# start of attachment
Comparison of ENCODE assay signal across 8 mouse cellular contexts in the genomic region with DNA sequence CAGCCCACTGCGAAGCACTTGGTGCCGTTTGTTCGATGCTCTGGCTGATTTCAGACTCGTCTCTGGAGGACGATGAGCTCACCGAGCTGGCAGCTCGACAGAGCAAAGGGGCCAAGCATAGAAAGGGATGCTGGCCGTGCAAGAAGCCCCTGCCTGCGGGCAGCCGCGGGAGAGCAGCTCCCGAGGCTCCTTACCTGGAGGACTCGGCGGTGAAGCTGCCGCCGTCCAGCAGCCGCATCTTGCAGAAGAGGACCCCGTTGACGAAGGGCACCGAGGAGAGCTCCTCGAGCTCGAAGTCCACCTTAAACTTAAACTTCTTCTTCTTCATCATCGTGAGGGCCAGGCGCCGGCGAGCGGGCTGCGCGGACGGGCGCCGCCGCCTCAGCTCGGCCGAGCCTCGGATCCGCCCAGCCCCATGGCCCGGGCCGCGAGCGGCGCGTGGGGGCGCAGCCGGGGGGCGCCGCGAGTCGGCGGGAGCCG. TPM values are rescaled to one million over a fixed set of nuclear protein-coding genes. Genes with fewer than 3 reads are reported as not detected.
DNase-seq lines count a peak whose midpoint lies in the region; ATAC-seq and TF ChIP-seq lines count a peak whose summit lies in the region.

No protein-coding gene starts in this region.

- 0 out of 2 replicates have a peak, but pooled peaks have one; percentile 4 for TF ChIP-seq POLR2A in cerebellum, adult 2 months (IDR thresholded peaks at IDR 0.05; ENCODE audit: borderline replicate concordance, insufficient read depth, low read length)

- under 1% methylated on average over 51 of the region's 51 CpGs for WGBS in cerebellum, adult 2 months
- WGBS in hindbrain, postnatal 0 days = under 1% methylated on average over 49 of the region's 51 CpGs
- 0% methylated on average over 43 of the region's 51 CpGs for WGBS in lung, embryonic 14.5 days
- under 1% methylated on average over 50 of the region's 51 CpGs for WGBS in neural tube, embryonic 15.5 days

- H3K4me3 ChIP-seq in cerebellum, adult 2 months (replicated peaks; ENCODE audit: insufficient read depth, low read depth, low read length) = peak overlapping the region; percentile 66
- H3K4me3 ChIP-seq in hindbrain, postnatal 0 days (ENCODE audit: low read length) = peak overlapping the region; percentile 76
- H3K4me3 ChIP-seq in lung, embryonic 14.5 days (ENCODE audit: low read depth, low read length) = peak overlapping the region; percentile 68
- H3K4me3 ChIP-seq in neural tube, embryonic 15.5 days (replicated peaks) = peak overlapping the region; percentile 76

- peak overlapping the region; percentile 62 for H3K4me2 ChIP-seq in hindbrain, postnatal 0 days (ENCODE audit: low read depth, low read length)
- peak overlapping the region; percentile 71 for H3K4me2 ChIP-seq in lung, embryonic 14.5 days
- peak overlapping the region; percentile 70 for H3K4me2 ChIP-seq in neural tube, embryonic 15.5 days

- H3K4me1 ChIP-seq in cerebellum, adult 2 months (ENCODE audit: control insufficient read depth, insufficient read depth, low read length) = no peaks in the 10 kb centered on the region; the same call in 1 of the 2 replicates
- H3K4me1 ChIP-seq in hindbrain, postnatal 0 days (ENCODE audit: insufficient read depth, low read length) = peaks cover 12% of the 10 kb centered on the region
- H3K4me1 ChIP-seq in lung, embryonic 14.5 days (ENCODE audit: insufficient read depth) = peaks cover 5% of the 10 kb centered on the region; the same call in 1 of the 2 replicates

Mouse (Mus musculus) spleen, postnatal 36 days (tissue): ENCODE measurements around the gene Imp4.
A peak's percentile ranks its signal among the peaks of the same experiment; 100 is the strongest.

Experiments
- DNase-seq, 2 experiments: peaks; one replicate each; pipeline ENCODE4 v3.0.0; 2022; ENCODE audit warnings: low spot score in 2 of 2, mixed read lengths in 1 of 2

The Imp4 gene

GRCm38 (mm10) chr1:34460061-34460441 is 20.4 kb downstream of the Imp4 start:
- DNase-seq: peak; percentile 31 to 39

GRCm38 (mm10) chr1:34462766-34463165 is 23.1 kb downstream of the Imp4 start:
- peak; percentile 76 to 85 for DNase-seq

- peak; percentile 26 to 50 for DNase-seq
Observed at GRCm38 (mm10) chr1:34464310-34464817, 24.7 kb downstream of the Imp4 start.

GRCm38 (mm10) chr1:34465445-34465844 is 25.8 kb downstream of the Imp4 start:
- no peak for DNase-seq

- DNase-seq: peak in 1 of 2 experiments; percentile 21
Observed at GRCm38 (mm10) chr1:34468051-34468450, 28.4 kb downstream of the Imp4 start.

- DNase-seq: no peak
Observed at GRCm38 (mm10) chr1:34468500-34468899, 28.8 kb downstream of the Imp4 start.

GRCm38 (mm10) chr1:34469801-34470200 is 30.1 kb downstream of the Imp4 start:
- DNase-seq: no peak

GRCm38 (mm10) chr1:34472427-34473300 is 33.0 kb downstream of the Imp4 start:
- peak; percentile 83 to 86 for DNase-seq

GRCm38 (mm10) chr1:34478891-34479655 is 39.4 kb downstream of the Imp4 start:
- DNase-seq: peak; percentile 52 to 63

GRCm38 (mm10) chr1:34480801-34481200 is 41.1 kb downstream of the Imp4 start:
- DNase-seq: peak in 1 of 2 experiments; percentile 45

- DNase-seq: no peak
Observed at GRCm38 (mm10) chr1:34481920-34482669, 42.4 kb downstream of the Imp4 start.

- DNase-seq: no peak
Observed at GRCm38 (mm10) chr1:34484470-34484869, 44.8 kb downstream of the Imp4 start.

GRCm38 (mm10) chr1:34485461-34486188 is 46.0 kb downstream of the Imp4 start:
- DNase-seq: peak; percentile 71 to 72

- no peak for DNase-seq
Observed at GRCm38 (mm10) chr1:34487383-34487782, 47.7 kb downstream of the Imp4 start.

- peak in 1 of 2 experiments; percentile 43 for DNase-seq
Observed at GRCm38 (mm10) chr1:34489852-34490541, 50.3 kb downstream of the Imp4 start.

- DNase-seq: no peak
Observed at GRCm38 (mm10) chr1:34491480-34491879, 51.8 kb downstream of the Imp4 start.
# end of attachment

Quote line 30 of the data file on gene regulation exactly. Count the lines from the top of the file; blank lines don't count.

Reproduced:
GRCm38 (mm10) chr1:34465445-34465844 is 25.8 kb downstream of the Imp4 start: